Section 28a may be any suitable insulated tubing, such as that sold under the THERMOCASE 550 trademark by General Electric Company, Thermal Systems Marketing Division, Tacoma, Wash. All other components of apparatus for practicing the present invention are readily obtainable or readily modifiable from readily obtained equipment by those skilled in the art.
According to the method of the present invention, packers 24 and 26 are set by wireline respectively above and below perforations 20 at stratum 12 to establish a first zone around perforations 22 and a second zone around perforations 20. String 28, with attached flow tube 34 and attached seal 38, 40 and 42, is stabbed into packers 24 and 26, thereby terminating string 28 in the first zone below packer 26. String 30 is paralleled with string 28 by stabbing string 30 into seal 38, thereby ending string 30 in the second zone through flow tube 34. Strings 28 and 30 are also physically separated by flow tube 34 and by passing separately through wellhead 18.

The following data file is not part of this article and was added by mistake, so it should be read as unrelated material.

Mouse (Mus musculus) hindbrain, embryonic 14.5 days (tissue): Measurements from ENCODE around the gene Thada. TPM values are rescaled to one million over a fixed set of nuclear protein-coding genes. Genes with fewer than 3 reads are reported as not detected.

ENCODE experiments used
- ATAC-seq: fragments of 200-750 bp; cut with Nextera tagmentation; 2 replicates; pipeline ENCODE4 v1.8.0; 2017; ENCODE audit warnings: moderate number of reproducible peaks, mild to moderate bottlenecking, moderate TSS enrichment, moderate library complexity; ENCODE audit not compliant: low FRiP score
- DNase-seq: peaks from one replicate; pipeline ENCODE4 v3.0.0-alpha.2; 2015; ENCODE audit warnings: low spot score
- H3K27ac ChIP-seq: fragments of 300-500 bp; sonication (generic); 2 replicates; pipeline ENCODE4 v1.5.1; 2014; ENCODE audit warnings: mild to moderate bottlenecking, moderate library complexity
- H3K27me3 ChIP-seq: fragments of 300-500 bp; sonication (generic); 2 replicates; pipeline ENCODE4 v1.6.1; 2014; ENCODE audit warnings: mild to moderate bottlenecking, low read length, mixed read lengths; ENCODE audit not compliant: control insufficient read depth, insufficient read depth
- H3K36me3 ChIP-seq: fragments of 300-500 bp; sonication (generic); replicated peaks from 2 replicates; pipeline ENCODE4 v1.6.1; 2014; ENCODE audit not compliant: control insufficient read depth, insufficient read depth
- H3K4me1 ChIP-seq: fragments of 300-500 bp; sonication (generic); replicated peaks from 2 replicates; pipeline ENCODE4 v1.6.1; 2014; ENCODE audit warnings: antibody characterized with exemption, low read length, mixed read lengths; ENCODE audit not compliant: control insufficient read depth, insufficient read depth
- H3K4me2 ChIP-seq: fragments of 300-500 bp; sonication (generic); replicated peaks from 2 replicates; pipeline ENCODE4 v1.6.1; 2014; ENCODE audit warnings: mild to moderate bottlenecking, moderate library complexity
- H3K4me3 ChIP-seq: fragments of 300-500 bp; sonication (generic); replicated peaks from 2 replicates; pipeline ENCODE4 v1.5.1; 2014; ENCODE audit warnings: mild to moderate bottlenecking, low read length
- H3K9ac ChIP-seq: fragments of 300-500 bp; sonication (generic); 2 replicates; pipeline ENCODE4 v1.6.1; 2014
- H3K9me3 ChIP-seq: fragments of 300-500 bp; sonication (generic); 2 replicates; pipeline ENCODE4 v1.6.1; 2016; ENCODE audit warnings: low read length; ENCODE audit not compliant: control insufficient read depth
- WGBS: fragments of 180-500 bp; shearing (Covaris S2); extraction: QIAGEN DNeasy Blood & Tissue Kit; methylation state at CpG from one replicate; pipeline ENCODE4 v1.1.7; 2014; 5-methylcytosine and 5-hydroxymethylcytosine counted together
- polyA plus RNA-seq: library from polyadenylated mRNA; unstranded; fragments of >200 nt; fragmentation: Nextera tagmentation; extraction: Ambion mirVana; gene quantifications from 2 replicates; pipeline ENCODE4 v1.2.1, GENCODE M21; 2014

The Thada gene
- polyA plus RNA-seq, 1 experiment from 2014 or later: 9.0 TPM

The first fluid is injected at a first temperature through string 28 and applied in the first zone to stratum 14 at perforations 22. The second fluid is injected at a second temperature through string 30 and applied in the second zone to stratum 12 at perforations 20.
FIG. 3 shows a heat transfer comparison between a steam injection string in a concentric string injection well and a dual string injection well. For this comparison, simulation studies were conducted for water injected in the inner string and for steam injected in the outer string of the concentric well, and equivalent mass flow rates per unit flow area of water and of steam injected in the individual dual strings, respectively, in the dual string well. This particular case was chosen to emphasize the major advantage of the dual string injection method over the concentric string injection method (e.g. greatly reduced heat loss from steam string to water string). As can be seen from FIG. 3, much more heat is lost from steam injected in the concentric string well, as illustrated by curve 30, than from the dual string well, as illustrated by curve 31. This is primarily due to the fact that concentric tubing acts as a long heat exchanger, causing large amounts of heat to be transferred from the hot steam string to the cooler water string. By physically separating the two strings, as in the dual string method, the heat transfer between the strings is substantially reduced.